The integrated water treatment described in U.S. Pat. No. 5,895,565 describes the collection of input from a number of different types of chemical sensors in addition to flow rate data. However, this is an elaborate system which for many purposes is at present a too expensive solution for many applications due to rather large number of sensors devices and components. The large number of component also requires more space, a higher installation and maintenance activity and associated costs which may be allowable at large installations, but may not be possible at smaller installations.

It is hence a purpose of this invention to provide a new alternative technical solution which provides sufficient maintenance of water quality in small-scale circulating water systems such as hot-tubs, spas, pools and the like by adding a minimum number of components.

SHORT SUMMARY OF THE INVENTION

According to the present invention the above objective is in a first aspect of the invention achieved by providing a water treatment system with a main water container, a water treatment circulation loop, and at least one controllable chemical dispensing module, where said circulation loop is adapted to pump water from the main water container, around the circulation loop, and back into the main water container. The water treatment system is characteristic in that a pressure sensor is arranged to sense the pressure variations inside the main water container and to provide a pressure variation signal to a control and processing unit. The control and processing unit is connected to the dispensing modules and is further adapted to generate and transfer control signals to the dispensing modules via a control signal line. The control signal depends on said pressure variation signal.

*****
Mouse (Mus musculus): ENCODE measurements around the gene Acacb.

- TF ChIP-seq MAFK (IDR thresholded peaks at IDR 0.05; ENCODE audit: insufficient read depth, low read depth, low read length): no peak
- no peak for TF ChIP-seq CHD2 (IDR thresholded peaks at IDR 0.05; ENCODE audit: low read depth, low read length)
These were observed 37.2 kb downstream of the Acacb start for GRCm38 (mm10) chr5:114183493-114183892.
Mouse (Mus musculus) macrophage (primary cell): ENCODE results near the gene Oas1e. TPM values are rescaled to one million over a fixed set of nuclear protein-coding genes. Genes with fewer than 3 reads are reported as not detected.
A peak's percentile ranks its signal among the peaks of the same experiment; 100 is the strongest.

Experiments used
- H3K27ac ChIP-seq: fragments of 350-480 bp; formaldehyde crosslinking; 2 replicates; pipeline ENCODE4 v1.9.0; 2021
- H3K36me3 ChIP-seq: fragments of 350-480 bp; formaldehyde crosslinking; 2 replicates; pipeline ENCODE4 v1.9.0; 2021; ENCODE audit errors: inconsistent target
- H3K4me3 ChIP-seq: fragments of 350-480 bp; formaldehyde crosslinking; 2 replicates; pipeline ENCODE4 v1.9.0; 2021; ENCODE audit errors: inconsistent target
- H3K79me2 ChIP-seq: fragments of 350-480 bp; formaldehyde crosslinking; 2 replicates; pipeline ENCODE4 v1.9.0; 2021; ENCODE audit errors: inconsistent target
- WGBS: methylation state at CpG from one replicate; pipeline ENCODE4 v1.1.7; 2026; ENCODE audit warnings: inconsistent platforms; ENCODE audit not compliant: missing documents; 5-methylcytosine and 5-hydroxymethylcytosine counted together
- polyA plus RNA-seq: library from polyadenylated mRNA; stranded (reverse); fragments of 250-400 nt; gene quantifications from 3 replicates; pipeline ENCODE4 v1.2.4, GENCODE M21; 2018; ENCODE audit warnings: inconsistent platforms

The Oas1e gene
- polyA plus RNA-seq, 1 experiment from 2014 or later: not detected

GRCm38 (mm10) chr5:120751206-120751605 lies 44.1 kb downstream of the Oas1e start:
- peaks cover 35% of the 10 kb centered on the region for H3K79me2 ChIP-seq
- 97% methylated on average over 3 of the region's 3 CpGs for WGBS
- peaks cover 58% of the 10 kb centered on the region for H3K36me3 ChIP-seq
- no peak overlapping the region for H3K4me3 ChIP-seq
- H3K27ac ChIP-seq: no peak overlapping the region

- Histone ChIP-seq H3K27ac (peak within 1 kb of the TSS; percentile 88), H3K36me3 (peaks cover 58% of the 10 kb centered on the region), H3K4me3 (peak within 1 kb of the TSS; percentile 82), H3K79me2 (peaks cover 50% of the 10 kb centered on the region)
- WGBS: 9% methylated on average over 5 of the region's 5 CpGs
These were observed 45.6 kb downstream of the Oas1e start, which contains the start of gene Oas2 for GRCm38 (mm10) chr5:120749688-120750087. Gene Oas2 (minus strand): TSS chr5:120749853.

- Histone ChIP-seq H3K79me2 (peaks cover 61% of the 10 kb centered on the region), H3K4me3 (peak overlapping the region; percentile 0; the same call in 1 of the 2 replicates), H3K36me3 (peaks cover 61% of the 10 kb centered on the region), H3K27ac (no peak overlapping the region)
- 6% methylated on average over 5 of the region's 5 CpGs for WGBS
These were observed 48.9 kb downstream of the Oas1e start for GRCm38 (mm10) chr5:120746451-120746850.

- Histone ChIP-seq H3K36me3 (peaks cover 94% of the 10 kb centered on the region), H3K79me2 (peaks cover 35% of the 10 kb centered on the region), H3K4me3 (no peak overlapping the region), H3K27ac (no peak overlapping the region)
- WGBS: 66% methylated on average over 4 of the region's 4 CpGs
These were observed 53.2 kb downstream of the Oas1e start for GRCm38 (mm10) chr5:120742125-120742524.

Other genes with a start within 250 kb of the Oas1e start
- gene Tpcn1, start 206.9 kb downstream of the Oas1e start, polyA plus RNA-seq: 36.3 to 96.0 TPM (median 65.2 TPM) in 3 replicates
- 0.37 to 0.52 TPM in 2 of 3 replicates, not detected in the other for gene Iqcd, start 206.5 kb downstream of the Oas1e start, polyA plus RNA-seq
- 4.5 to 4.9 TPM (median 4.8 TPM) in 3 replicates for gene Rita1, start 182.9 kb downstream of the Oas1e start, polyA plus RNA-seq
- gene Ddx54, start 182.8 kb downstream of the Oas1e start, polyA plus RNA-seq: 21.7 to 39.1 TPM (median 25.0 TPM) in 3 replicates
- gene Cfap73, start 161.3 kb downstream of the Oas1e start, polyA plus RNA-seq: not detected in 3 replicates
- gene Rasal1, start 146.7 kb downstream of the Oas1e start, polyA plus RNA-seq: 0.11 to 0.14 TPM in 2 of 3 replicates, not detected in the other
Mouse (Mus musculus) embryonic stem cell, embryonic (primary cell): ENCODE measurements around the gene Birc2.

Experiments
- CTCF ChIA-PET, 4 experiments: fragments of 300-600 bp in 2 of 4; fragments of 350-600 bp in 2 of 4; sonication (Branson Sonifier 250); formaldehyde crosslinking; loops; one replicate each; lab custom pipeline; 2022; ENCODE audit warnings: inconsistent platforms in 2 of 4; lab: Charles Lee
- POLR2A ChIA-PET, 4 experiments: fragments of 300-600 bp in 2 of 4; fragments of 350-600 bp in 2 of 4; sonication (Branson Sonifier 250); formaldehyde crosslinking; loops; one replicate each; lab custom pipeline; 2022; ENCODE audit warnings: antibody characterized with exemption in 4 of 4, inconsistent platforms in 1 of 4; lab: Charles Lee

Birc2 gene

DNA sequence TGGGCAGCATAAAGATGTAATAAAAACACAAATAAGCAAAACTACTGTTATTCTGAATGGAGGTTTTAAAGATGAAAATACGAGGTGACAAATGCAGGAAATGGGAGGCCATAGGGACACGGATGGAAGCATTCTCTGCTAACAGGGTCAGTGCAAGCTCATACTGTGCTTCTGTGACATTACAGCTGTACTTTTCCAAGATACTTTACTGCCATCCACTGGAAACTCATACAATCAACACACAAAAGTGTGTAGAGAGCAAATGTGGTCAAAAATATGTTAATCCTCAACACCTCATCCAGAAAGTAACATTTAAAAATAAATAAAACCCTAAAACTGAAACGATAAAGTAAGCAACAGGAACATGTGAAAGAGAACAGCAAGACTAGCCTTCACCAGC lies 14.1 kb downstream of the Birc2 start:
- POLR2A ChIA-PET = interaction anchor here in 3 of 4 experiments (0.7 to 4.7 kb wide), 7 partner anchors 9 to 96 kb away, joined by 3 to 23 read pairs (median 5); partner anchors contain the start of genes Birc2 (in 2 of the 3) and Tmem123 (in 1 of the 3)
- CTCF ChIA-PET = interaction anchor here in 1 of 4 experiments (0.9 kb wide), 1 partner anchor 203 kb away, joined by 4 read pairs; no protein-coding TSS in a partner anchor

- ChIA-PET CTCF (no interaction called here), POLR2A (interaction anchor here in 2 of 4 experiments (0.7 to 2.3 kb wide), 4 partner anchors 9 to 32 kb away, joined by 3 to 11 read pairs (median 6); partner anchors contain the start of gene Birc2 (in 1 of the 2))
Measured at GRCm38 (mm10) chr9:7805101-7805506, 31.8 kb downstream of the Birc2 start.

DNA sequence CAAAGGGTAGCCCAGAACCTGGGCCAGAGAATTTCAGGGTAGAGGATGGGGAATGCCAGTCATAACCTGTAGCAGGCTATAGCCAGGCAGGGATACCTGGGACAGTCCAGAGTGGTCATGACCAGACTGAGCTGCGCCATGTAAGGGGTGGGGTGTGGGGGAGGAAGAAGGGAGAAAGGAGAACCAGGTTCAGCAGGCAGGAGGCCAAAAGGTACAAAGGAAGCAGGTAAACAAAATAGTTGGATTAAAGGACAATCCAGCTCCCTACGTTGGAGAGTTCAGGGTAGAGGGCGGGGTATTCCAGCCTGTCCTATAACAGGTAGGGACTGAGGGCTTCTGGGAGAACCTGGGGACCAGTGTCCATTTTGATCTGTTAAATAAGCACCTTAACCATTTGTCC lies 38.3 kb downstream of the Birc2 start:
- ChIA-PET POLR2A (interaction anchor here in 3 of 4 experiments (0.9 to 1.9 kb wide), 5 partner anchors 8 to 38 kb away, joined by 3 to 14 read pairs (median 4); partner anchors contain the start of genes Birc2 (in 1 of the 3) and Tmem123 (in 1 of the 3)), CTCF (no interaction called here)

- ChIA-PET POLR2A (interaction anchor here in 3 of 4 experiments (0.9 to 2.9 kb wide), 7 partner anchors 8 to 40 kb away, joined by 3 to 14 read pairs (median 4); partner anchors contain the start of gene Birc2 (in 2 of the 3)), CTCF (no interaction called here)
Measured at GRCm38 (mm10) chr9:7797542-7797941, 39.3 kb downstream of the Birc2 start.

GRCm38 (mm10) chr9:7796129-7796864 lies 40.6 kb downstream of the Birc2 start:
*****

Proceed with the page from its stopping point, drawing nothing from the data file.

In a preferred embodiment of the water treatment system according to the invention the processing unit is programmable so as to be able to provide a value representing the current usage of the main water container, the usage being a measurement of how many people are using the main water container and amount of time the main water container has been used.

In another preferred embodiment of the water treatment system according to the invention the dispensing modules include a number of chemical vessels, each chemical vessel being coupled via a peristaltic pump to a mixing chamber being a part of said circulation loop. This way the control signals determine the amount of chemical to inject into the circulating water.

In yet another preferred embodiment of the water treatment system according to the invention the control and processing unit is adapted to check the usage of the main water container, whereby the control signals being generated and sent to the peristaltic pumps depend on the outcome of said usage check.

In yet another preferred embodiment of the water treatment system according to the invention the duty cycle of the chemical dispensing function is set by the control and processing unit on the basis of input signals of a pressure sensor. The pressure sensor is located so as to sense the pressure variations in said main water container caused by people using/entering the spa.